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Opinion
David Fickling

The World Will Never Agree to Phase Out Petroleum. And That’s OK

There’s a new divide in climate talks. It’s no longer the gap between rich and poor that matters, but the one between fossil fuel importers and exporters.

Shrouded in smog.

Shrouded in smog.

Photographer: Ruhani Kaur/Bloomberg

The world has failed to come to an agreement to stop burning fossil fuels. After two weeks of negotiations, a draft decision at the United Nations COP27 climate conference in Sharm El Sheikh, Egypt, promised a compensation fund for climate change damages but fell short of a push from the US and Europe for a “phase-down” of oil, gas and coal.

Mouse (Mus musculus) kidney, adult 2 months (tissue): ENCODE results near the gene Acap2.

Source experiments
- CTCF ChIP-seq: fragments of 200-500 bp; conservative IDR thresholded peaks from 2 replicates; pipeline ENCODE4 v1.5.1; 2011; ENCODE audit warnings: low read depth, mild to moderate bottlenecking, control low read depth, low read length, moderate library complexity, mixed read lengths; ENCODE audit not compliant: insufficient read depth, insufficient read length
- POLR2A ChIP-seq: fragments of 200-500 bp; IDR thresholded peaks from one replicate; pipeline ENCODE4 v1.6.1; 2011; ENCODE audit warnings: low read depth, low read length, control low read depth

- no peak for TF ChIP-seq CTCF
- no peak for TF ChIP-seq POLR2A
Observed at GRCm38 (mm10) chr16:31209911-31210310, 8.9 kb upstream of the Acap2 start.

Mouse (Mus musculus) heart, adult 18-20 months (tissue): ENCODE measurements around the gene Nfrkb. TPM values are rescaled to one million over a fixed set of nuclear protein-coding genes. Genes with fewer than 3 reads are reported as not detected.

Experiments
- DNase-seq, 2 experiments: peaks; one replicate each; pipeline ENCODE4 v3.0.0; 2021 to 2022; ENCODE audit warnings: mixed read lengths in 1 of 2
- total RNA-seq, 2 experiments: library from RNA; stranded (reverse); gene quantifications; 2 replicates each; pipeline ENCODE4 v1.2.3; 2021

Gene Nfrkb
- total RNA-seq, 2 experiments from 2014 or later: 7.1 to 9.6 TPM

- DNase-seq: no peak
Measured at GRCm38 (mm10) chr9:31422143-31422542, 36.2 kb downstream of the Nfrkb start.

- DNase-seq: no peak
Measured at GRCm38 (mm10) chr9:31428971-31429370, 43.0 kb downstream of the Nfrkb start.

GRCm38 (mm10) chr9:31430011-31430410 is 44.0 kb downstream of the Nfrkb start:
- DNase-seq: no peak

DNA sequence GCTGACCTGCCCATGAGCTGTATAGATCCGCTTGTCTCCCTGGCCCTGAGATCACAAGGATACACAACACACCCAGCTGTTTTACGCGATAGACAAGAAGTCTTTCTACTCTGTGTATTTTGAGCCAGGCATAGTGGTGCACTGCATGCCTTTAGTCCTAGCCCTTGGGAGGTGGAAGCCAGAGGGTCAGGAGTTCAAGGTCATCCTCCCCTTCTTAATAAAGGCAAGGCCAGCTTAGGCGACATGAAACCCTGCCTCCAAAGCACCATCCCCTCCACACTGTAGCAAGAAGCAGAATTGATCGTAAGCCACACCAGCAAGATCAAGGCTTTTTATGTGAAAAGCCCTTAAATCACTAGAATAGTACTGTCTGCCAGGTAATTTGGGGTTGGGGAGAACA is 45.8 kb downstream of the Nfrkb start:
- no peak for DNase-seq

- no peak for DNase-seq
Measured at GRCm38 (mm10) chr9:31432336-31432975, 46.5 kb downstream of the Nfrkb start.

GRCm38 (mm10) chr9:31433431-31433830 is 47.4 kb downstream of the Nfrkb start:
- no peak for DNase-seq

In fact, it’s worse than that. Although a phase-down of coal was agreed at last year’s Glasgow conference, other fossil fuels are going to remain immune. Twenty years from now, we are still likely to see global climate meetings failing to agree to a phase-down (let alone phase-out) of fossil fuels. And that’s OK — because what matters is not the words in an international agreement, but whether our carbon emissions are falling fast enough. On that front, the prospects are far better.